Be prepared. Engaging with the wider world will ensure you are aware of issues before they reach boycott stage, says N Craig Smith, chair in ethics and social responsibility at Insead in Paris. 'Management can be blinkered and it helps if you look beyond the business,' he says.
Duncan Gray, consultant at crisis management specialist Sancroft, adds: 'You should have a process for crisis management in place, so you don't have to start from scratch when the storm hits.'
Take it seriously. David Carter, UK head of crisis communications at PR firm Fleishman-Hillard, says an isolated call to action on Twitter in the morning can be retweeted by an influencer or celebrity and escalate rapidly. 'If it is picked up by a mainstream journalist it can be on the national news that evening. Perfect storms can be created in real time.'
Organise your response. 'If it's a local problem, don't put your CEO on national TV, get your local people to deal with it,' says Gray. 'Dealing with a crisis often falls to the communications team,' adds Carter. 'But operations, finance and marketing should all be involved. If it affects the whole organisation, all your people need to be ready to respond.'
Talk to the protesters. 'When McDonald's was targeted by Greenpeace, it picked up the phone and agreed to work with them,' says Gray. He adds: 'Find out what they really want; sometimes, it's not the thing they've threatened the boycott over.'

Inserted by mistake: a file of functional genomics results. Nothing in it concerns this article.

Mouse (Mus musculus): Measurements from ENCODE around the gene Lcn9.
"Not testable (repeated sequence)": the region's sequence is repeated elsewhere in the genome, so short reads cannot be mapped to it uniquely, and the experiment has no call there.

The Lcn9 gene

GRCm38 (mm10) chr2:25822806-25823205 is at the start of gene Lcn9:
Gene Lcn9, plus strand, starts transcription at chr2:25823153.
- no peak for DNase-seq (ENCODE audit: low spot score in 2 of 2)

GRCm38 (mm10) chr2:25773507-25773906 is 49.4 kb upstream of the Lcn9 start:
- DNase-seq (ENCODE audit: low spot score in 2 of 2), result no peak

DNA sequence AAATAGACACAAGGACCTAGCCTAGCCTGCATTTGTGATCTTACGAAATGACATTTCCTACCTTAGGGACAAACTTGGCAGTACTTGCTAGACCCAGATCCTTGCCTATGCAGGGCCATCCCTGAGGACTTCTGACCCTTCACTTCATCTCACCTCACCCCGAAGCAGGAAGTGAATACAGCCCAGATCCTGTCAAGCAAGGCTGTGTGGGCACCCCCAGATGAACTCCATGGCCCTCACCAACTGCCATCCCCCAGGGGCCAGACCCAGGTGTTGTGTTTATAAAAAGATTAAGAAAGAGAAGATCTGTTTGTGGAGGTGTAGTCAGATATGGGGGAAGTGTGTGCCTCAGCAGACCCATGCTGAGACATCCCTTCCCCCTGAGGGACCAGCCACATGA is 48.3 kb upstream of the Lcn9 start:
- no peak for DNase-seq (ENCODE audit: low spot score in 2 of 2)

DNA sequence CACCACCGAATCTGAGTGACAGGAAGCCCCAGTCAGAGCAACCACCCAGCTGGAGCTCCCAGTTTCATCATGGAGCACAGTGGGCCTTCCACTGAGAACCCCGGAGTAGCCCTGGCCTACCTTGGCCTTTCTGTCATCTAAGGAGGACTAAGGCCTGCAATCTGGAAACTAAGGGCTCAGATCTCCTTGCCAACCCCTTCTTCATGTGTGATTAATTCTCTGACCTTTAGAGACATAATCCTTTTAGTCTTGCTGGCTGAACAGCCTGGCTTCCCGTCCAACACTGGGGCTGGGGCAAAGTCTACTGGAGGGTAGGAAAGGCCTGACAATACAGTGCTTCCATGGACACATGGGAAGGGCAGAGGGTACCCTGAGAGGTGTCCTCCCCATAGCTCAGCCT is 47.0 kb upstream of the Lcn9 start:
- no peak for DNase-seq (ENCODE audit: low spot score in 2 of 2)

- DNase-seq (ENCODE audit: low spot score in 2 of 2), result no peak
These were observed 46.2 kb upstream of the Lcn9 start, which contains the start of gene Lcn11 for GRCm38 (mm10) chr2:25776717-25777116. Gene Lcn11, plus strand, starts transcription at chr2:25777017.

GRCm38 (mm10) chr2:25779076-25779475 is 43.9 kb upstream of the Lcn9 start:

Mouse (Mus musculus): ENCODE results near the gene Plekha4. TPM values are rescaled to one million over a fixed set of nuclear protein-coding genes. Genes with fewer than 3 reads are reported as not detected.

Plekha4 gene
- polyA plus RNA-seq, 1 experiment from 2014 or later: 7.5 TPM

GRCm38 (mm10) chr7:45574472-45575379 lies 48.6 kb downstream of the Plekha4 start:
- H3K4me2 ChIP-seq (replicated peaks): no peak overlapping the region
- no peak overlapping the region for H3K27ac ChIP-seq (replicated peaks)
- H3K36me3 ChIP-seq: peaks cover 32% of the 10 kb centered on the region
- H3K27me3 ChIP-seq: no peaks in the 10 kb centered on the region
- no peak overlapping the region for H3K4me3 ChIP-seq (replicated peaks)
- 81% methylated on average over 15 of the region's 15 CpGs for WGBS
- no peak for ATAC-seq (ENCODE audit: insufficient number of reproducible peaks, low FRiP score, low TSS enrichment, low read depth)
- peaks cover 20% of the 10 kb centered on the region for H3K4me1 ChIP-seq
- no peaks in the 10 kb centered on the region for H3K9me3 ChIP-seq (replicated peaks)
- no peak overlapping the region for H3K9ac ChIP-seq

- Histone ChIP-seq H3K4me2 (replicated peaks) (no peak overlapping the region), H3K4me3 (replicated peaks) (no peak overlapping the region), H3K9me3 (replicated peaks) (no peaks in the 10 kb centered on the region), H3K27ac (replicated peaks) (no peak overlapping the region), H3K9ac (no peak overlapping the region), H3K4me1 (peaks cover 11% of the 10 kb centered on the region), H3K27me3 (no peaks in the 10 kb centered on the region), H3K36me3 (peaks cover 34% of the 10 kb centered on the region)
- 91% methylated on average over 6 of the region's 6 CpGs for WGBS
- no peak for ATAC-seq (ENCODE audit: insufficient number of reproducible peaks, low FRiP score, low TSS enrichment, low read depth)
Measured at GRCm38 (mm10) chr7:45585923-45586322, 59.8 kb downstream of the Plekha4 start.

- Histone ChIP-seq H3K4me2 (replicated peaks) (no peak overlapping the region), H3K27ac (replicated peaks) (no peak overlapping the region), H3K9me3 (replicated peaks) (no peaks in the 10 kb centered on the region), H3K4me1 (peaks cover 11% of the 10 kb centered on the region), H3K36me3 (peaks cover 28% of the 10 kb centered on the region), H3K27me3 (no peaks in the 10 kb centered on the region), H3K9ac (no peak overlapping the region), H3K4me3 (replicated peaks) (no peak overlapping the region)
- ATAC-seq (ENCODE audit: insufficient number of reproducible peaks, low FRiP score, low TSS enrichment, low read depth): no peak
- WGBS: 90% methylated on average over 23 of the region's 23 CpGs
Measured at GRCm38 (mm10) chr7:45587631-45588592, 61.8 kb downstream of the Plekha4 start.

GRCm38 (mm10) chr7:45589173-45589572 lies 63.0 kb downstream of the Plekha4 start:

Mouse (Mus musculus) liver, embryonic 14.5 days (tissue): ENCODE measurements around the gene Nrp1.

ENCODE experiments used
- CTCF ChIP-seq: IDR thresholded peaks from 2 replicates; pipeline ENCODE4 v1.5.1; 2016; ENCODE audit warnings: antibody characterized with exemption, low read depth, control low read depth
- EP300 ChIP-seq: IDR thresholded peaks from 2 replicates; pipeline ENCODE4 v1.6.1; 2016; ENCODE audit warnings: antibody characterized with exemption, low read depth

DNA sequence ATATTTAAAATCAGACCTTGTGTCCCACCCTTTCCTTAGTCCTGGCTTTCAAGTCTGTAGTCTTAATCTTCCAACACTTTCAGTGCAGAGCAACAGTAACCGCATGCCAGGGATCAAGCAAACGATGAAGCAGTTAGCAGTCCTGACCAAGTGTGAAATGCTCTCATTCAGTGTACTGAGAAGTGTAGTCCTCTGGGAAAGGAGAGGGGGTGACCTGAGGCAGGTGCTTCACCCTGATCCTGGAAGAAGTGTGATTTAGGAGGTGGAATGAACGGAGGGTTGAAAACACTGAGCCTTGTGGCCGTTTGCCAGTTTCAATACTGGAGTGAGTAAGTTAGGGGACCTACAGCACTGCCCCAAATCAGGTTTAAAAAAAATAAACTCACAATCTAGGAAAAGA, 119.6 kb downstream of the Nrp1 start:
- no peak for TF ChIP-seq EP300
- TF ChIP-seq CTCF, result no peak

Evaluate potential damage. Many companies overestimate a boycott's effect on sales and underestimate the impact on long-term reputation, says Smith. 'Barclays was boycotted by students during apartheid, but although it did pull out of South Africa, for many from that generation it is still tainted.'
Consider your position. If you are a Starbucks, you are far more vulnerable to boycott than B2B or online businesses. 'A key reason people join boycotts is to enhance their self-esteem,' says Smith. 'In a Starbucks you are acting visibly, but if you boycott Google or Amazon nobody can see you.'
Also consider the 'substitution effect'. Are there plenty of alternatives if a consumer decides to boycott your product?
Make a business decision. 'Once you have considered the issue objectively, looked at your own values and what your customers and other stakeholders want, you will have to decide what is the right outcome. Then communicate it fast,' says Gray.
Explain. Once you've decided on a course of action, share it with everyone involved and make sure they are aware of the good things your company does.
Do say: 'We have asked to meet the campaigners to hear their concerns.'
Don't say: 'It'll soon blow over.'